Steve Andrews best snowboard goggles

Hi! I’m Steve. Photo: Steve Andrews

I also hold no allegiance to a certain brand. I’m not sponsored and proud of it — meaning I have the freedom to say what I like and not hold anything back when I don’t like things. However, this review is to help you find the best goggles, not the worst.

So what you see here is the cream of the crop — the ones I liked. You really can’t go wrong with anything listed, but each has something different to offer, and depending on what you need, it might suit you a bit better than the next person.

What Matters When Choosing Snowboard Goggles?

Lens Shape

Snowboard goggles tend to come in three different shapes of lenses: cylindrical, spherical, and toric. Cylindrical lenses are the classic lens-shape for goggles, with a flat curve like the wall of a cylinder. This produces the most low-profile fit, but often has a reduced field-of view when compared to other lens shapes. Spherical lenses bulge out a bit more, like a sphere, increasing peripherals, but that can come at the cost of a bit of a bug-eyed look. Toric lenses take the best of both worlds with the field-of-view of a spherical lens, but the lower-profile look of a cylindrical. They’re also said to best fit the shape of the human face, but this lens shape is fairly new and not featured in many goggles as of yet.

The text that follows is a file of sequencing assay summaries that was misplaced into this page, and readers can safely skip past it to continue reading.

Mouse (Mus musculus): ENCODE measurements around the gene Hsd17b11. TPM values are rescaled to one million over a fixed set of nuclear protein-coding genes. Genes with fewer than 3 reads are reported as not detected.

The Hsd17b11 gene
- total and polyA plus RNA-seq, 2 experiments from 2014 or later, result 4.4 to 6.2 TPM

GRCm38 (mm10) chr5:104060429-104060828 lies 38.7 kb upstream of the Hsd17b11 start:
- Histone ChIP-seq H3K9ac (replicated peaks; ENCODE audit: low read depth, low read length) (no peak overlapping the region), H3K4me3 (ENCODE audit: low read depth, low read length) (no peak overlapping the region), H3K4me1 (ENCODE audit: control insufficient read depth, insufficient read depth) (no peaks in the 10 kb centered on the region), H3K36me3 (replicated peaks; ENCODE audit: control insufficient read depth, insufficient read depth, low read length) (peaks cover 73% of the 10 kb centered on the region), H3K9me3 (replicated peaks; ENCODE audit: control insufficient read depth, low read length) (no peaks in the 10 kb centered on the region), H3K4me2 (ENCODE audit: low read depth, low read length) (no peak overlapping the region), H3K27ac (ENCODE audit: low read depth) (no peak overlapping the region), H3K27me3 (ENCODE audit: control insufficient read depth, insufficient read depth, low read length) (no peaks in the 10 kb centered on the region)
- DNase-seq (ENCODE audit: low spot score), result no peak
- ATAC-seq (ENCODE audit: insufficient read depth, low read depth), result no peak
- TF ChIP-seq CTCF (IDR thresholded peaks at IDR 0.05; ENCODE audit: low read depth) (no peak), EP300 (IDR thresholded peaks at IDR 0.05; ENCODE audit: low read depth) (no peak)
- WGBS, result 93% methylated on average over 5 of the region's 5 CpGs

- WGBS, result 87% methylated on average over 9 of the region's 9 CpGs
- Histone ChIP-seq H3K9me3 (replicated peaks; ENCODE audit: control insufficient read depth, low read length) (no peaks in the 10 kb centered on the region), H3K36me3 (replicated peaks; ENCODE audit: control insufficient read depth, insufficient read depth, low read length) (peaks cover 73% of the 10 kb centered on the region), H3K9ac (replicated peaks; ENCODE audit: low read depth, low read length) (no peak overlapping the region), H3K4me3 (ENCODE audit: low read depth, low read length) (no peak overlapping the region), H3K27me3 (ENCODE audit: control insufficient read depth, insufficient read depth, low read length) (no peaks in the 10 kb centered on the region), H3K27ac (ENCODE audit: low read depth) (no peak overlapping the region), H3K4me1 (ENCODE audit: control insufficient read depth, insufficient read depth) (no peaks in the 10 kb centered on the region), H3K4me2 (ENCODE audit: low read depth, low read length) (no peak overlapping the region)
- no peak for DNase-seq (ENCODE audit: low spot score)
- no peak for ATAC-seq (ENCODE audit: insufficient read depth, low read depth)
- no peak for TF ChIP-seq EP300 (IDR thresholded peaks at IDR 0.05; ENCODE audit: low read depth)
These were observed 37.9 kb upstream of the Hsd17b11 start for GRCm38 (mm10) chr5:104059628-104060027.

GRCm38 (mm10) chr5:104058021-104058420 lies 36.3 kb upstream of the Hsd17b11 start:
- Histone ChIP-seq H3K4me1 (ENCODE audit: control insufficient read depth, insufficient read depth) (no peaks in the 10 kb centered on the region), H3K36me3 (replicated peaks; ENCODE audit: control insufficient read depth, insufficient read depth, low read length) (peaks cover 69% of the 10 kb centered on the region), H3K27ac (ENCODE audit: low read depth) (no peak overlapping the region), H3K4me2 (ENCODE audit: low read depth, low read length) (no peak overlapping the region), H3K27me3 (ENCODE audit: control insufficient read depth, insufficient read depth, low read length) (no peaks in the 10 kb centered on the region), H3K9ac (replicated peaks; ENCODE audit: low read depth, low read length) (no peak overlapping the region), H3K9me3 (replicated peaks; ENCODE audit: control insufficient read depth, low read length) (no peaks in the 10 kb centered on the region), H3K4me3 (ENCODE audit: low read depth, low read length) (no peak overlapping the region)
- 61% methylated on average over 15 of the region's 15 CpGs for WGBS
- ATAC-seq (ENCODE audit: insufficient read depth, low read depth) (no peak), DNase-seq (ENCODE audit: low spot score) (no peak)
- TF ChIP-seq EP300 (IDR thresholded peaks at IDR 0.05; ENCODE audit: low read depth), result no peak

Lens Quality
It’s easy to get sucked into the cheap goggle trap — after all, it’s just a piece of plastic in front of your face, right? Wrong. That lens is probably packed with as much tech as the snowboard under your feet — or at least it should be. Good goggles make use of double-layer constructions and anti-fog coatings to keep the mist at bay and a wide array of tints to help you adjust to different lighting conditions. These tints are the most useful for bringing out the contrast in terrain for low-light conditions, but they also are great at reducing glare and, as a matter of course, protecting your eyes from UV rays.